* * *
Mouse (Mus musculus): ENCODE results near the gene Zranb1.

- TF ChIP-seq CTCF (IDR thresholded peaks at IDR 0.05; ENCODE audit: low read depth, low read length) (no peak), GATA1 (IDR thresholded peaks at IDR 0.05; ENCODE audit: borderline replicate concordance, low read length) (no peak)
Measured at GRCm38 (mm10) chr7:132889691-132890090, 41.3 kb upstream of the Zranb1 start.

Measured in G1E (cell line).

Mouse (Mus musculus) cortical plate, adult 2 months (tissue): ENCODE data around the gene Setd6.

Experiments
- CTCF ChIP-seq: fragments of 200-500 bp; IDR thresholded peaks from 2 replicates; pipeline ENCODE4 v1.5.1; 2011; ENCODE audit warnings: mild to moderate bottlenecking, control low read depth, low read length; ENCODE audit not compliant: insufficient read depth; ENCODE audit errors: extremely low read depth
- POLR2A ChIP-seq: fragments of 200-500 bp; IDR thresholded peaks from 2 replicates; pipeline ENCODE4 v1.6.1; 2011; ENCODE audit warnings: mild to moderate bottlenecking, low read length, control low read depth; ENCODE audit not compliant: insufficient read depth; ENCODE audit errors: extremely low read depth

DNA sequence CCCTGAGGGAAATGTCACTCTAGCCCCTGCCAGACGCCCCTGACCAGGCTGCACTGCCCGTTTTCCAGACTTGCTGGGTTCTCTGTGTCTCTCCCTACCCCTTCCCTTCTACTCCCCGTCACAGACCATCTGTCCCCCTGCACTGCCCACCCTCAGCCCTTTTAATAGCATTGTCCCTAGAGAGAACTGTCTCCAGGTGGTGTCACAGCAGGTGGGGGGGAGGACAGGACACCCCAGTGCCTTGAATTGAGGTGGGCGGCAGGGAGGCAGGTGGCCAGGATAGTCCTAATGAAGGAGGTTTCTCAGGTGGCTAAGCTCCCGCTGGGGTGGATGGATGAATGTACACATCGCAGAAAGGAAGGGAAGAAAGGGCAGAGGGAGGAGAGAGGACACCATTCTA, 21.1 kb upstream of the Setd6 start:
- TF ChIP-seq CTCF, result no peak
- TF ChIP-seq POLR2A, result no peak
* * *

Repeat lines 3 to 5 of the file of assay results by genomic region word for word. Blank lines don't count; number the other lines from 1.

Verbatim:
Measured at GRCm38 (mm10) chr7:132889691-132890090, 41.3 kb upstream of the Zranb1 start.

Measured in G1E (cell line).

Mouse (Mus musculus) cortical plate, adult 2 months (tissue): ENCODE data around the gene Setd6.